From the first day of Elul, we recite chapter 27 in Psalms twice a day, after the morning and afternoon prayers (according to some customs, the second time is after the evening prayer):
Of David. God is my light and my salvation; whom shall I fear? When evildoers came upon me to eat up my flesh—my adversaries and my foes—they stumbled and fell. Though a host should encamp against me, my heart shall not fear; though war should rise up against me, even then will I be confident. One thing have I asked of God, that is what I seek: that I may dwell in the house of God all the days of my life, to behold the graciousness of God, and to frequent His temple.
King David is not just a private individual. He is an all-inclusive soul and as such, everyone can identify with him. David represents the sefirah of kingdom. Everybody has a bit of the attribute of kingdom in his heart, his own point of King David, from where he prays and sings to God.
In this chapter of Psalms, King David describes the experience of war. The enemy camp surrounds him, they are all pursuing him, while he remains completely confident in God. David is a “man of war” and therefore did not build the Holy Temple in Jerusalem. David’s wars were just, but a man of war and an era of war are not appropriate for the Temple, which is a symbol for world peace.
On a personal, psychological level, being a man of war means being in constant internal conflict between the good inclination and its opponent, the evil inclination. In the language developed in Chassidic thought: it is the Divine soul aspiring to the heights of spirituality and dedication to God versus the lowly, egotistical cravings and affinities of the animal soul. If you think that you have already triumphed in your war, you are wrong! You are not a consummate tzaddik; you are not consummately evil either. You are not consummately anything. Instead, you are in the middle—in the midst of the battle. You have not yet triumphed and you certainly have not been defeated. Time and again you have to be wary of your enemy, smite him and persevere. You are an intermediate person (a beinoni), caught between good and evil.
In this sense, we are all David. We are always fighting a war and we must never despair. As David says in this Psalm, even in the midst of battle, “even then will I be confident!” Will you merit to reach your goal, to witness the triumph with your own eyes? Not necessarily. King David did not live a life of peace, but his son, Solomon, did. Perhaps, like King David, it will be your descendants who will build the Holy Temple. But, in the meantime, you have fought the good and just fight.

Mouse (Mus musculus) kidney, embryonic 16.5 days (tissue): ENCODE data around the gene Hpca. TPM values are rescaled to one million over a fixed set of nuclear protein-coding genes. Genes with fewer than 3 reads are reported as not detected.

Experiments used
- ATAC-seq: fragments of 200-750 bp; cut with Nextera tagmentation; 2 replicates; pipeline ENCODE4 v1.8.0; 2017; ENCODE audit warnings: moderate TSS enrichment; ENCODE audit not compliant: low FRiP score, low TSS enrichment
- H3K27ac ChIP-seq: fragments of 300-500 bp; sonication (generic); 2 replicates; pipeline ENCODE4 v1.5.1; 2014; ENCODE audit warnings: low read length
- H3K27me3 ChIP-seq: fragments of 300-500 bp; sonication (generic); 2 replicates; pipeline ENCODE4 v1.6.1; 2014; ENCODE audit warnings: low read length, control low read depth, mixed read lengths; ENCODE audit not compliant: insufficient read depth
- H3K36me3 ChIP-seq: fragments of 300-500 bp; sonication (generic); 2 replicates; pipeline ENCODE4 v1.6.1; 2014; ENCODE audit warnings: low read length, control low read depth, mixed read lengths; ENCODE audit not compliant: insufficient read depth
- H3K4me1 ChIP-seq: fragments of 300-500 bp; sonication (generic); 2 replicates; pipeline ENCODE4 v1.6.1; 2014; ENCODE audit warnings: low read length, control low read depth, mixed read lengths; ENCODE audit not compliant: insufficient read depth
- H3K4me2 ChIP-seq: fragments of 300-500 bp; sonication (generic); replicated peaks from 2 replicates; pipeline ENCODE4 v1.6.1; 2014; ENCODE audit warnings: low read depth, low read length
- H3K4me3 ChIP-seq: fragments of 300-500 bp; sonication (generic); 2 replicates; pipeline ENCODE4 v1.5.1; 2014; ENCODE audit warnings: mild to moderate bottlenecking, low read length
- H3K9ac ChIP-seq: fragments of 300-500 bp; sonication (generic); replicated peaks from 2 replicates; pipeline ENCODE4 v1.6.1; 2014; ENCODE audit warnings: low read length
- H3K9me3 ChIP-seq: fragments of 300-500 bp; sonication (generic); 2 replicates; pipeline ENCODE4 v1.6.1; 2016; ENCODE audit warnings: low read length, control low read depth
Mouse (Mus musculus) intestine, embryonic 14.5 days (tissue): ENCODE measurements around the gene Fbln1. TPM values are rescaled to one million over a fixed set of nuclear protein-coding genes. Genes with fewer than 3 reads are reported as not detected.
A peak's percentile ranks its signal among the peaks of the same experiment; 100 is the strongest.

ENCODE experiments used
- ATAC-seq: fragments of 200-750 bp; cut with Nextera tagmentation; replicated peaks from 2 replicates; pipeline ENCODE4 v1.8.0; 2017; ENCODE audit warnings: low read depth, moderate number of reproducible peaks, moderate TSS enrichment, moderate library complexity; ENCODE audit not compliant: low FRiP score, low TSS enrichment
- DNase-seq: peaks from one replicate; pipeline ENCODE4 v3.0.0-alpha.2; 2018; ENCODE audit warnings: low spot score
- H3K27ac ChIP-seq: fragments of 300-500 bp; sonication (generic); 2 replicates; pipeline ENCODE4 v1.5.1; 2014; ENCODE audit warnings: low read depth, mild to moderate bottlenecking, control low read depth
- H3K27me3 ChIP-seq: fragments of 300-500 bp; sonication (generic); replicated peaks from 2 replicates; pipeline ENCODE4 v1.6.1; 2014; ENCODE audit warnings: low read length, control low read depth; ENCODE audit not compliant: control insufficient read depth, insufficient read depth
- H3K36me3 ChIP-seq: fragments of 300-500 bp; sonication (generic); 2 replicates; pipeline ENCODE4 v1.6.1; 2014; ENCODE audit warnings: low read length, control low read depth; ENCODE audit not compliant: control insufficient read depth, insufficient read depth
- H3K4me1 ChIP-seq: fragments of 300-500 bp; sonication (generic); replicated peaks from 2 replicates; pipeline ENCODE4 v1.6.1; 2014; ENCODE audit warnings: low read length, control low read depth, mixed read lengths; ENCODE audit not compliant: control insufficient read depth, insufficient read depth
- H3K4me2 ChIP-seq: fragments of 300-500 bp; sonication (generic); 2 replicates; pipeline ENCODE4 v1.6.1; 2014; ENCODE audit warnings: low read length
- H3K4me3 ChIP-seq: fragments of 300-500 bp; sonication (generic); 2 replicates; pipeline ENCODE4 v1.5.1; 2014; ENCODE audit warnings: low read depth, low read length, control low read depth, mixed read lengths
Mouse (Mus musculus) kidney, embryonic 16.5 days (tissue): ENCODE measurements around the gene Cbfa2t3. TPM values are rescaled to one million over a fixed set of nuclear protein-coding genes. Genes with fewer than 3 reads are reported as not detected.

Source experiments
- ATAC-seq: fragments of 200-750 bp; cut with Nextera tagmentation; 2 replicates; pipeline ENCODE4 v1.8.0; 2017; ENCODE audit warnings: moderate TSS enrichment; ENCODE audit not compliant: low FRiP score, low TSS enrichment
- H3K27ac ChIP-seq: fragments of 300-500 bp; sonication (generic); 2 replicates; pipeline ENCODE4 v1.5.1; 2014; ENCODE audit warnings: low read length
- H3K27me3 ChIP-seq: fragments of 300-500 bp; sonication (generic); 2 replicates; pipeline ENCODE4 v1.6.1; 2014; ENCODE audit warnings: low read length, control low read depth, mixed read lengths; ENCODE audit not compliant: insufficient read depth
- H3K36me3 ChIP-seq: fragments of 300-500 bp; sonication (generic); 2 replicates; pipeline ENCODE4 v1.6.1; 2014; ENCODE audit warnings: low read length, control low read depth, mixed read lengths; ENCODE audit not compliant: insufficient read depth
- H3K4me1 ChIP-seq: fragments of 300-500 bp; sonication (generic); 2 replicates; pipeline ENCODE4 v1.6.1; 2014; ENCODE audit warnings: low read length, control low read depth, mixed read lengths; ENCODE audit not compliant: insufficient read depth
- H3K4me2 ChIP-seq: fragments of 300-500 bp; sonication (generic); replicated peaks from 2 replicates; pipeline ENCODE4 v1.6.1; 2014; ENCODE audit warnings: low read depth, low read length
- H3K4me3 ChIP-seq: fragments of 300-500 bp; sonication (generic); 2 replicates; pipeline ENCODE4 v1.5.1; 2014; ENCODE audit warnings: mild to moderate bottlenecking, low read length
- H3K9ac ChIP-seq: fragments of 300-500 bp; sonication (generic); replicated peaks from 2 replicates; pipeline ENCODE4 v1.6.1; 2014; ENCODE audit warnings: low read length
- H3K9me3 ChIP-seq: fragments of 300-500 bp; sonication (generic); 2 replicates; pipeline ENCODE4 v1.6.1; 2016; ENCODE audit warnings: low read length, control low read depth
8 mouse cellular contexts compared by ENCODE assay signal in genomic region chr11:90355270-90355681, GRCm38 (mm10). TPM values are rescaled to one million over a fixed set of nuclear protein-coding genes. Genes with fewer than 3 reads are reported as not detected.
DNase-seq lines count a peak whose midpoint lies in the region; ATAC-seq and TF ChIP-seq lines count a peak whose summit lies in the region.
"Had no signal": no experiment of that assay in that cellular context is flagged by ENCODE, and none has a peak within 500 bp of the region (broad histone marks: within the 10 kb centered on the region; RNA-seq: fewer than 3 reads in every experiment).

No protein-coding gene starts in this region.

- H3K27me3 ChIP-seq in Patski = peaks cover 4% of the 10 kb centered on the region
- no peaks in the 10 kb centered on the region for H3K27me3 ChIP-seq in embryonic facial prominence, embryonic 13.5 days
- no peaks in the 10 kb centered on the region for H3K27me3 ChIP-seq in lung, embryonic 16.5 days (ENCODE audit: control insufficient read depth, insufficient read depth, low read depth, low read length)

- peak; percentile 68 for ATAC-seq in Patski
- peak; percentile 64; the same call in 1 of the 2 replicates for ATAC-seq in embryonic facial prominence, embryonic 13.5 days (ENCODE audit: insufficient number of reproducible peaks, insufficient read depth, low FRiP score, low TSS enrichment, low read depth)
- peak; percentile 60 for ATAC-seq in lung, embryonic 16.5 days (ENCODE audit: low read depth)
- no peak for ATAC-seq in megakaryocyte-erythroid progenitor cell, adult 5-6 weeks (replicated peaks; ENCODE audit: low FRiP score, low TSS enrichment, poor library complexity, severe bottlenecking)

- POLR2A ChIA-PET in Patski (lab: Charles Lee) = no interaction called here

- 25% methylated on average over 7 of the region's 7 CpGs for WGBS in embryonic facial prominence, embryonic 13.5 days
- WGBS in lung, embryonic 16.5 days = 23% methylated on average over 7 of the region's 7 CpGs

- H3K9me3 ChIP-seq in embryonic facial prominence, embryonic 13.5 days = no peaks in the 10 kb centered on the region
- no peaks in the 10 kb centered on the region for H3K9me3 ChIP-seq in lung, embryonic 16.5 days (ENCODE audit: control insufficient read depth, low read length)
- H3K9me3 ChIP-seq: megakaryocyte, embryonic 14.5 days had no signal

The Holy Ari teaches that King David belongs to a trio of souls that encompass all of history: Adam, David, and Mashiach. Adam and Mashiach are like bookends, with David symbolizing the annals of history written in many volumes and held in between.
At the very inception of history stands Adam. Prior to his sin, Adam lived in the Garden of Eden. He didn’t have any conflict or direct battle with evil. He was not concerned with sifting through his psyche or through reality, separating good from evil. At the other end of history, representing the very end of history, stands Mashiach. He represents the peace of the future: “No nation shall lift a sword against another nation.” Adam is the beginning and Mashiach is the end.
King David lives all that happens in the interim—after the paradise at the beginning has disappeared and before the future perfection, which seems distant. In King David’s world, there are intrigues, evil plots and wars. This is the arena on which we must live and take action, without succumbing to unfounded and unrealistic fantasies that we can return to bliss of Eden or skip into the utopian future of the Mashiach.
Still, war is not our purpose. David aspired, “to dwell in the house of God all the days of my life, to behold the graciousness of God, and to frequent His Temple.” True, I am currently preoccupied with war and I have no illusions about that. But my soul remembers Adam’s Garden of Eden and truly senses the messianic future. The wars are necessary, but the aspiration is for personal and world peace.
Which is greater: Adam’s Garden of Eden or Mashiach’s peace?
It is very nice to live in the Garden of Eden prior to the sin. It provides us with an anchor until this very day. But it is much greater to ascend after a fall. We descended into the world of war and clarifications, but this is, “descent for the purpose of ascent” and the resulting ascent will bring us to a place far loftier than our starting point. The peace and serenity after the wars are much sweeter than the paradise we have lost. It is certainly worth our while to stay true to King David, to descend into war and to anticipate the beautiful Messianic future – may it be speedily in our days!
 Isaiah 2:4.